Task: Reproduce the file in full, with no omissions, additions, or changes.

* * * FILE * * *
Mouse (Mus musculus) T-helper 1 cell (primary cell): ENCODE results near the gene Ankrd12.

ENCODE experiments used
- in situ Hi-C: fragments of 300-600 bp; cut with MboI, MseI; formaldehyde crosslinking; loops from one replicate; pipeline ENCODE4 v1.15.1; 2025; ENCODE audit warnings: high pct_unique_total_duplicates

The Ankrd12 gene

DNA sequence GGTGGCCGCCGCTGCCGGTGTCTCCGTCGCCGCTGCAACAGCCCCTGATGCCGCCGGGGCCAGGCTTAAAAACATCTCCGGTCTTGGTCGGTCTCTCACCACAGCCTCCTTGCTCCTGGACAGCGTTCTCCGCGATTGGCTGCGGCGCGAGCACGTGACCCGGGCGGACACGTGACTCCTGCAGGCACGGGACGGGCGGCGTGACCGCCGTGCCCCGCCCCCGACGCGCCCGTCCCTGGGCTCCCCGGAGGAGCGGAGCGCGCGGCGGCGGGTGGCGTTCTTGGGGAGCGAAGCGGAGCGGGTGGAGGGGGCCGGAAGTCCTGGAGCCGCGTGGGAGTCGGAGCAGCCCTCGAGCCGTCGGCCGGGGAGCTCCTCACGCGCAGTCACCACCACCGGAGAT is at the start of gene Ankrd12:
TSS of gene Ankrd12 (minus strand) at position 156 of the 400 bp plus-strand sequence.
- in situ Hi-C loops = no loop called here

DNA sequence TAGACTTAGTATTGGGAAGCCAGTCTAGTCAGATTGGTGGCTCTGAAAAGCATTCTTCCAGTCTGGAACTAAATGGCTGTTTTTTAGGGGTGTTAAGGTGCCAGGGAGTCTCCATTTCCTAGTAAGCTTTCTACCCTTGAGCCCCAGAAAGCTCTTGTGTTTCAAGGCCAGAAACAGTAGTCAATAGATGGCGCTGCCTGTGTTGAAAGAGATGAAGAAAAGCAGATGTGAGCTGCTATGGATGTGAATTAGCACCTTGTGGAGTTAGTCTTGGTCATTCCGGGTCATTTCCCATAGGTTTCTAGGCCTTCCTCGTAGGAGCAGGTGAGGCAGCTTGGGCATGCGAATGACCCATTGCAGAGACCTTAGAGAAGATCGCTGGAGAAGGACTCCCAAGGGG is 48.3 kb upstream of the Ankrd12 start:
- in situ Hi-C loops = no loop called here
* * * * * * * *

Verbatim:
Mouse (Mus musculus) T-helper 1 cell (primary cell): ENCODE results near the gene Ankrd12.

ENCODE experiments used
- in situ Hi-C: fragments of 300-600 bp; cut with MboI, MseI; formaldehyde crosslinking; loops from one replicate; pipeline ENCODE4 v1.15.1; 2025; ENCODE audit warnings: high pct_unique_total_duplicates

The Ankrd12 gene

DNA sequence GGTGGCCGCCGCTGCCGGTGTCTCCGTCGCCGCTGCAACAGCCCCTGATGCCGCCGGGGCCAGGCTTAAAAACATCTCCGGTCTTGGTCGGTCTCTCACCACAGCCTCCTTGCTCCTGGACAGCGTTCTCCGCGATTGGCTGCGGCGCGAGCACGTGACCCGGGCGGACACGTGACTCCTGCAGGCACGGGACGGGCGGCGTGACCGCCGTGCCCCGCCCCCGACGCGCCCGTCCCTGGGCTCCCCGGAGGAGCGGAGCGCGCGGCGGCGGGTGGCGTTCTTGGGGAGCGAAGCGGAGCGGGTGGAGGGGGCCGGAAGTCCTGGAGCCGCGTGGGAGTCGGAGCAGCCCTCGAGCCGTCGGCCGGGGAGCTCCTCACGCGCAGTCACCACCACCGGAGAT is at the start of gene Ankrd12:
TSS of gene Ankrd12 (minus strand) at position 156 of the 400 bp plus-strand sequence.
- in situ Hi-C loops = no loop called here

DNA sequence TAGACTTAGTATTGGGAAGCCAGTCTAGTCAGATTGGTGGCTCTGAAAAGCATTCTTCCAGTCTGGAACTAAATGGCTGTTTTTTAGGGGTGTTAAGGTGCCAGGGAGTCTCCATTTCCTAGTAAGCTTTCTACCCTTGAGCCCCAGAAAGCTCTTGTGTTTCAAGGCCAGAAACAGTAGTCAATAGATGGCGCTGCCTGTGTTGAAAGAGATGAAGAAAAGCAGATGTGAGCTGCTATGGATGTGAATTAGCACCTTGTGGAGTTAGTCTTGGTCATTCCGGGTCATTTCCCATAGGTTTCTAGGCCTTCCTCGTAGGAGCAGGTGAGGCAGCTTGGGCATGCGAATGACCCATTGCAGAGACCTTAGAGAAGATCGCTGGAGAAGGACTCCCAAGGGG is 48.3 kb upstream of the Ankrd12 start:
- in situ Hi-C loops = no loop called here